HIPAA Security Rule Checklist
HIPAA Security Rule Checklist
What is a HIPAA Security Rule Checklist?
A HIPAA Security Rule checklist is an essential tool that healthcare organizations should use during a risk analysis to ensure compliance with the specific regulations of the Health Insurance Portability and Accountability Act (HIPAA) Security Rule.
The Security Rule requires the implementation of appropriate administrative, physical and technical safeguards to ensure the confidentiality, integrity, and security of protected health information (PHI) both in transit and at rest.
- The Administrative Safeguards require that a security officer is designated to identify and analyze potential risks to the integrity of PHI. They must also select and implement security measures to reduce risks and vulnerabilities to a reasonable level and are responsible for information access management and workforce training.
- The Physical Safeguards relate to the physical security of data and access to where it is stored. This includes protecting physical computer systems, servers and buildings from fire and other natural and environmental hazards, as well as from intrusion and hacking. The physical safeguards also cover workstation and device security.
- The Technical Safeguards primarily concern the security measures that guard against unauthorized access to PHI that is being transmitted over an electronic network. There are three sets of “controls” that must be implemented to comply with the technical safeguards of the HIPAA Security Rule checklist – access controls, audit controls and integrity controls.
More about the Administrative Security Rule Safeguards
The most important consideration of the administrative Security Rule safeguards is the ongoing risk analysis. Regular reviews must be conducted to ensure the effectiveness of the security measures put in place and that authorized users are adhering to the policies designed to maintain the effectiveness of the security measures.
This includes any scenario in which personnel are allowed to use their own personal mobile devices. Research has shown that 87% of doctors (Manhattan Research/Physician Channel Adoption Study) and 67% of nurses (American Nurse Today study) use Smartphones in the workplace to “support their workflow”.
A HIPAA Security Rule checklist should take the use of personal mobile devices into account when identifying risks and vulnerabilities, and compiling appropriate use policies. Any changes to working practices, technological advances and revised legislation should also be considered when these factors may reduce the effectiveness of implemented security measures.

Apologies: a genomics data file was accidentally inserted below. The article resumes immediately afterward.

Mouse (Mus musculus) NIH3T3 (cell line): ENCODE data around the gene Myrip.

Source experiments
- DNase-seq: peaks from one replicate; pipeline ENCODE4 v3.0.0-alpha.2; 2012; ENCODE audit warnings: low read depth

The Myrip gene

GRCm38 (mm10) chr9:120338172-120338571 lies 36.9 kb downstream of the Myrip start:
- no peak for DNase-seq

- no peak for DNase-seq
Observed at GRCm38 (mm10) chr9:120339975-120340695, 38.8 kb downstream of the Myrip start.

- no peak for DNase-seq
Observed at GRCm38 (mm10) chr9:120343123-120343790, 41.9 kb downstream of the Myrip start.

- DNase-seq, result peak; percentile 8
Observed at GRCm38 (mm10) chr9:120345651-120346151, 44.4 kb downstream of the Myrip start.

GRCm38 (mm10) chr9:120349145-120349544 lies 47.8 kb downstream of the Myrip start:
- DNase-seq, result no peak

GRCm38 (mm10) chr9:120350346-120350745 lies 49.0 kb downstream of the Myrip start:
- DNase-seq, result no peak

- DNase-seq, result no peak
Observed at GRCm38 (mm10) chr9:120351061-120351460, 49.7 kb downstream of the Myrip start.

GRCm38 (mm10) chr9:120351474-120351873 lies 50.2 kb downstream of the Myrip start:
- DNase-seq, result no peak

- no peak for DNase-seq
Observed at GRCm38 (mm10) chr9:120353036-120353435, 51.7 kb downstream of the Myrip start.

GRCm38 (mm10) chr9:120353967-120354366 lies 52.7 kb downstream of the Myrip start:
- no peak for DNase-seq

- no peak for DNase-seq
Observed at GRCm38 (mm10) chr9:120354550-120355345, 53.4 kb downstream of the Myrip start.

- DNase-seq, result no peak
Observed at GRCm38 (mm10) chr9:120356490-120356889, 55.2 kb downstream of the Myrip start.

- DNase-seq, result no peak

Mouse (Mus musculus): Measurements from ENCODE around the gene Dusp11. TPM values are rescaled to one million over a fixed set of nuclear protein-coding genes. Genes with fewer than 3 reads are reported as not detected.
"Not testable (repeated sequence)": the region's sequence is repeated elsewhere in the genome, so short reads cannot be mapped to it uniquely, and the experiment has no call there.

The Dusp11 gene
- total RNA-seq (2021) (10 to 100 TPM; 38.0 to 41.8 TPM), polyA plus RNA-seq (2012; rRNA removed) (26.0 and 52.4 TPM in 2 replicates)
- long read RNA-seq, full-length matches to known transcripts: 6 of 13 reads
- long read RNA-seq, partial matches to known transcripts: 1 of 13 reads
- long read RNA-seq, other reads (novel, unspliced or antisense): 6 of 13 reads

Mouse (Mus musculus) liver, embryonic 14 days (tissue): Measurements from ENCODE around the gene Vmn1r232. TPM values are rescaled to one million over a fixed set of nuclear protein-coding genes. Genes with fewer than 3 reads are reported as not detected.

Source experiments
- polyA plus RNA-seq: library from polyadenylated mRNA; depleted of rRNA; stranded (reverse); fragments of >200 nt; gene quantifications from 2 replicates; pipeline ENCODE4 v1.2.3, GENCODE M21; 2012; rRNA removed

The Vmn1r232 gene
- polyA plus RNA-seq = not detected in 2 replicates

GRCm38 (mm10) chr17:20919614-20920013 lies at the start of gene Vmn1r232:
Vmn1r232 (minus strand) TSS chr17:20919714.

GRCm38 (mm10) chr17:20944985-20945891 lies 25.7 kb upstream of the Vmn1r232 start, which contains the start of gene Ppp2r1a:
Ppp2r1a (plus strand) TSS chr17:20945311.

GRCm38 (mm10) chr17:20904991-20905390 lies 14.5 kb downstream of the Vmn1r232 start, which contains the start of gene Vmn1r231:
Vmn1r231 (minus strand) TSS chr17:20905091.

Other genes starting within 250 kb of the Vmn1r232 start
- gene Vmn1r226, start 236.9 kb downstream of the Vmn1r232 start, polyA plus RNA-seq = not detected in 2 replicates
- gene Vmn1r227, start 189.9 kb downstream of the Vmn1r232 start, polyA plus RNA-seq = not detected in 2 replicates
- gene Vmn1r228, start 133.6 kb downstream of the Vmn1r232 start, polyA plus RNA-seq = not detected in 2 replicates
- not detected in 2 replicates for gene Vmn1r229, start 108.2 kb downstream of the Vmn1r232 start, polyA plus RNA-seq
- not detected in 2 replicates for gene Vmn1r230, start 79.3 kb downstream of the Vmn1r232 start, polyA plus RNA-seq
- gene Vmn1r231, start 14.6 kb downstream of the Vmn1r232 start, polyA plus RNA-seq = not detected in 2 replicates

More about the Physical Security Rule Safeguards
Although the physical Security Rule safeguards would comprise the smallest part of a HIPAA Security Rule checklist, they are no less important than any other. They primarily concern the security of and physical access to facilities in which computer equipment is stored and the validation of personnel entering these facilities.
In respect of workstation and device security, policies and procedures must be implemented to specify the proper use of and access to workstations and mobile devices. This includes the implementation of an automatic log-off feature, so the PHI cannot be accessed by unauthorized personnel when a workstation or mobile device is left unattended.
Healthcare organizations and other entities covered by the HIPAA Security Rule must also have in place policies and procedures regarding the transfer, removal, and disposal of PHI, the disposal of computer hardware and the re-use of electronic media. It should not be overlooked that the physical Security Rule safeguards apply to data that may no longer be required or in use.
More about the Technical Security Rule Safeguards
It was mentioned above that there are three sets of “controls” within the technical Security Rule safeguards. The access controls relate to the identity verification processes that should be implemented to ensure a person accessing PHI is who he or she say they are, whereas the audit controls ensure that access to PHI is recorded.